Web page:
Quality management and risk will become more closely coupled in 2015 and beyond. There are changes afoot in the core ISO 9001:2015 planned update, where language around risk and the applicability of risk management take center stage.
Explicit Risk Management as a Core Process in the QMS?
Risk management in quality is morphing beyond engineering. Traditional approaches will persist, but risk is being elevated to much more than reliability and performance in the context of products and product sub-systems. Beyond implicit risk management (via sub-processes like audit and CAPA management), risk applies to the quality management system itself, inclusive of product reliability and performance.
Methodologies and controls and mitigation strategies are required to prevent the entire system from experiencing damaging or catastrophic system failures. This explicit risk management approach extends across the entire value chain and will prove exceptionally difficult to implement and maintain without a consistent framework, interoperability, and integration found in EQMS solutions.
We will see improved risk management modules in best-of-breed providers of EQMS in 2015. Slick interoperability will separate the best from the rest and most importantly, this process will seamlessly span the value chain. Best practices, pre-configured methodologies with scope for configuration to meet specific needs will be part of an offering, as will access to a community of users to exchange configuration results and perhaps even share benchmarking data.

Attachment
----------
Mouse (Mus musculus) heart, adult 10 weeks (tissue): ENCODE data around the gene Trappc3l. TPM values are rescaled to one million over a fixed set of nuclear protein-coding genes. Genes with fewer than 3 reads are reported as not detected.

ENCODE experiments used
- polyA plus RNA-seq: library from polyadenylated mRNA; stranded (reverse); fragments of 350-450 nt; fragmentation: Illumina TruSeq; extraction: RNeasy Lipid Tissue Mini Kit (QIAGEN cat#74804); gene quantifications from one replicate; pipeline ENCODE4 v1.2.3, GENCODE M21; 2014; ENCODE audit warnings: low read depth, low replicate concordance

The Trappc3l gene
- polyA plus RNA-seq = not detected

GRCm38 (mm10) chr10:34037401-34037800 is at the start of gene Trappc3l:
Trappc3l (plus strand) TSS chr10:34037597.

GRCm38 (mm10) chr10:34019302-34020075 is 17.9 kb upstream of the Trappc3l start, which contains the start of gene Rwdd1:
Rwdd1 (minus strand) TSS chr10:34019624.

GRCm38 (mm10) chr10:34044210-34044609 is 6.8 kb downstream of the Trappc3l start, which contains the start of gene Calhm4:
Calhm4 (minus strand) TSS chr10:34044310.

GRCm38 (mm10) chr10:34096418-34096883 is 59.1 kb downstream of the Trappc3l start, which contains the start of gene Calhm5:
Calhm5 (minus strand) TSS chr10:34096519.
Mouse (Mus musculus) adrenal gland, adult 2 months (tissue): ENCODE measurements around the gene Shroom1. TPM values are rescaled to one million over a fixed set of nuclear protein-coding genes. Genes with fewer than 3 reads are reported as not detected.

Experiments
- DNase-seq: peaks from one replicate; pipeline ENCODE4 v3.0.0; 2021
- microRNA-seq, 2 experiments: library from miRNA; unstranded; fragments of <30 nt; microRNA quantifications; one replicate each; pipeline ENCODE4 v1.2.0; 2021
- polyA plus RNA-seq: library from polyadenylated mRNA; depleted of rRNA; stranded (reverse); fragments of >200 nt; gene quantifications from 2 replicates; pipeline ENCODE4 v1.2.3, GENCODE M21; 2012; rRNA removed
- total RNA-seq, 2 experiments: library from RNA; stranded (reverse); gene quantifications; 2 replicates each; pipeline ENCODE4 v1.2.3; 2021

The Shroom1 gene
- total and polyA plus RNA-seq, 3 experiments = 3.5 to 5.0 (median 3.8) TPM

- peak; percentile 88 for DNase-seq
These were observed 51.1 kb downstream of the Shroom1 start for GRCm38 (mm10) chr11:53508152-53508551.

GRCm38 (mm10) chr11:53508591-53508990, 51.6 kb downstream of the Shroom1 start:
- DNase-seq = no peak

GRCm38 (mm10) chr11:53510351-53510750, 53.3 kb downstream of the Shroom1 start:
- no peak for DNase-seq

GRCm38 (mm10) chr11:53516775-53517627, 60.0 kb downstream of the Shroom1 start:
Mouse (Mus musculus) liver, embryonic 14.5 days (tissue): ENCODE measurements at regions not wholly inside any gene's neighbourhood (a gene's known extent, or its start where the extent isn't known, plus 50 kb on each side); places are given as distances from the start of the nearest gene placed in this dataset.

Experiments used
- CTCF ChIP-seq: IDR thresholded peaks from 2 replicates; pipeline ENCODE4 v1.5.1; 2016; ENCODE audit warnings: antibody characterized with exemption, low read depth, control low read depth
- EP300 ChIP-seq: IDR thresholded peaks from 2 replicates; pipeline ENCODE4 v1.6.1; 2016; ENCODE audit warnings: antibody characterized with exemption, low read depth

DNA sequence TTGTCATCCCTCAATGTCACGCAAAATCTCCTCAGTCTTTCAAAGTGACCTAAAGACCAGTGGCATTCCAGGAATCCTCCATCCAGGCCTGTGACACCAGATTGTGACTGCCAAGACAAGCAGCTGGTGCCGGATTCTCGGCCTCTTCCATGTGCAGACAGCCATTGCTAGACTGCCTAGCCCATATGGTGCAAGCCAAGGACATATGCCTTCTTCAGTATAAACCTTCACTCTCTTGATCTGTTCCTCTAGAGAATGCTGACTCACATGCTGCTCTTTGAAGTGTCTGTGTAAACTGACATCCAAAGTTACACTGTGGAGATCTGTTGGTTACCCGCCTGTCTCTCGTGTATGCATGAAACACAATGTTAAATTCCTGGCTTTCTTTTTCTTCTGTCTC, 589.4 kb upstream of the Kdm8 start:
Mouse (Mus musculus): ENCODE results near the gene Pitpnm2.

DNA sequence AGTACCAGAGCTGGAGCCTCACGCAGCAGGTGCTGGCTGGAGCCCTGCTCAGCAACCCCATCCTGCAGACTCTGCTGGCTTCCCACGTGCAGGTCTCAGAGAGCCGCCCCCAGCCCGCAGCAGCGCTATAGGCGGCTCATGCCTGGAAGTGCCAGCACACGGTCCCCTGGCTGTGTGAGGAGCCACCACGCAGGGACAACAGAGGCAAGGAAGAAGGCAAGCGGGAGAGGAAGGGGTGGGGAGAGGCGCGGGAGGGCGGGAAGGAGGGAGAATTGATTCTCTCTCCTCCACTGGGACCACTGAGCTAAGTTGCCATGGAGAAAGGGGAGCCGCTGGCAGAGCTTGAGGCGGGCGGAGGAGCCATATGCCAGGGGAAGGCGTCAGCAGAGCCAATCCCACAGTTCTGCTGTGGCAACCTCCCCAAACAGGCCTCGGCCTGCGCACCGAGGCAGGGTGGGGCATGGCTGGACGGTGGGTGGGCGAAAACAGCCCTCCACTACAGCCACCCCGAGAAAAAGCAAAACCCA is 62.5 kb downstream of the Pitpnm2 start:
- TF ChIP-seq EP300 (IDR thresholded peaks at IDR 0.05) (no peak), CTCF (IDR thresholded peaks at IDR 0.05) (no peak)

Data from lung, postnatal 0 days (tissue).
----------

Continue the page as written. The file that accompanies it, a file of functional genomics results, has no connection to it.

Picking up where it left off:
Risk management done properly is anticipatory. It is a process in its own right, but has relevance and applies to multiple other enterprise quality processes including corrective and preventive actions (CAPA) and supplier quality management (SQM).
Supplier Quality Management and Risk
SQM is an area across the board receiving more focused attention by regulators and non-OEMs, and therefore quality leaders in 2015. From materials management and product genealogy through supplier quality performance, organizations are taking control of this and market leaders are employing risk-based approaches to their efforts.
Where once suppliers were provided a portal to access supplier compliance documentation and upload objective evidence of conformance, leading manufacturers have engaged in a more collaborative approach and a move to drive supplier assessments from their organization’s EQMS platform.
EQMS vendors are responding and providing increasingly better interfaces and rules-based, secure modules to extend and engage the equivalent of virtual private networks (VPNs) for suppliers to directly interact with assessment criteria, non-conformances, corrective and preventive actions, and performance metrics.